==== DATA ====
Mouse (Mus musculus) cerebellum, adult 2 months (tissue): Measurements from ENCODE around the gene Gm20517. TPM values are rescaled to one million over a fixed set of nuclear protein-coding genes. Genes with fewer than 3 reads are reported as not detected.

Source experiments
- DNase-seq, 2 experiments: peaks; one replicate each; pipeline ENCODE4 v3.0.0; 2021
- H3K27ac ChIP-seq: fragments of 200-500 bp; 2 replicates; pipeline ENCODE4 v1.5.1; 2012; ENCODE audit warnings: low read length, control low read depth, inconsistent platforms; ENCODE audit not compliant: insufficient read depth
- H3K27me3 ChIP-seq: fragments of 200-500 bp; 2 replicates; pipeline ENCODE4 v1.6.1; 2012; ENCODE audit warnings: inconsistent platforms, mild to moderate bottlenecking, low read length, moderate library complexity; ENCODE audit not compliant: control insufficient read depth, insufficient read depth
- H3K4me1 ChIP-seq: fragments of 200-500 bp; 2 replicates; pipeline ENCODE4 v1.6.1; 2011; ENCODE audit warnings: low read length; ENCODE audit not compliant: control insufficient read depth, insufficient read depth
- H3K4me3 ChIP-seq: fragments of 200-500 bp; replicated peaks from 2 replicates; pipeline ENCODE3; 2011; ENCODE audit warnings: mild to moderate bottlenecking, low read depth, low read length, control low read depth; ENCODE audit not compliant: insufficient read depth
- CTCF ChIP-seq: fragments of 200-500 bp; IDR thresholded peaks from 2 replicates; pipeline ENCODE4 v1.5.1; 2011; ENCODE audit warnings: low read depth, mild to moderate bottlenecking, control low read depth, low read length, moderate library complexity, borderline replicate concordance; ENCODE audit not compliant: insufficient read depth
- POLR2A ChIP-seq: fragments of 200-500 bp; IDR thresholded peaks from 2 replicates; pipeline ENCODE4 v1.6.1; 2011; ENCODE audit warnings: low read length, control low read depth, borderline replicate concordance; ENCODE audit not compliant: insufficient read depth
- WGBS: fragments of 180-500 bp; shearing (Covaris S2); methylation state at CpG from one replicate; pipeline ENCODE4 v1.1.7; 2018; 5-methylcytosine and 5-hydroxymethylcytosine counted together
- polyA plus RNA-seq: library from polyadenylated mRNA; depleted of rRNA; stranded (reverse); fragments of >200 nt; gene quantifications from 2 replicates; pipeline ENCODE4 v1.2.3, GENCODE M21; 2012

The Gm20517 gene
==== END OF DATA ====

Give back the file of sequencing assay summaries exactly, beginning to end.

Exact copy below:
Mouse (Mus musculus) cerebellum, adult 2 months (tissue): Measurements from ENCODE around the gene Gm20517. TPM values are rescaled to one million over a fixed set of nuclear protein-coding genes. Genes with fewer than 3 reads are reported as not detected.

Source experiments
- DNase-seq, 2 experiments: peaks; one replicate each; pipeline ENCODE4 v3.0.0; 2021
- H3K27ac ChIP-seq: fragments of 200-500 bp; 2 replicates; pipeline ENCODE4 v1.5.1; 2012; ENCODE audit warnings: low read length, control low read depth, inconsistent platforms; ENCODE audit not compliant: insufficient read depth
- H3K27me3 ChIP-seq: fragments of 200-500 bp; 2 replicates; pipeline ENCODE4 v1.6.1; 2012; ENCODE audit warnings: inconsistent platforms, mild to moderate bottlenecking, low read length, moderate library complexity; ENCODE audit not compliant: control insufficient read depth, insufficient read depth
- H3K4me1 ChIP-seq: fragments of 200-500 bp; 2 replicates; pipeline ENCODE4 v1.6.1; 2011; ENCODE audit warnings: low read length; ENCODE audit not compliant: control insufficient read depth, insufficient read depth
- H3K4me3 ChIP-seq: fragments of 200-500 bp; replicated peaks from 2 replicates; pipeline ENCODE3; 2011; ENCODE audit warnings: mild to moderate bottlenecking, low read depth, low read length, control low read depth; ENCODE audit not compliant: insufficient read depth
- CTCF ChIP-seq: fragments of 200-500 bp; IDR thresholded peaks from 2 replicates; pipeline ENCODE4 v1.5.1; 2011; ENCODE audit warnings: low read depth, mild to moderate bottlenecking, control low read depth, low read length, moderate library complexity, borderline replicate concordance; ENCODE audit not compliant: insufficient read depth
- POLR2A ChIP-seq: fragments of 200-500 bp; IDR thresholded peaks from 2 replicates; pipeline ENCODE4 v1.6.1; 2011; ENCODE audit warnings: low read length, control low read depth, borderline replicate concordance; ENCODE audit not compliant: insufficient read depth
- WGBS: fragments of 180-500 bp; shearing (Covaris S2); methylation state at CpG from one replicate; pipeline ENCODE4 v1.1.7; 2018; 5-methylcytosine and 5-hydroxymethylcytosine counted together
- polyA plus RNA-seq: library from polyadenylated mRNA; depleted of rRNA; stranded (reverse); fragments of >200 nt; gene quantifications from 2 replicates; pipeline ENCODE4 v1.2.3, GENCODE M21; 2012

The Gm20517 gene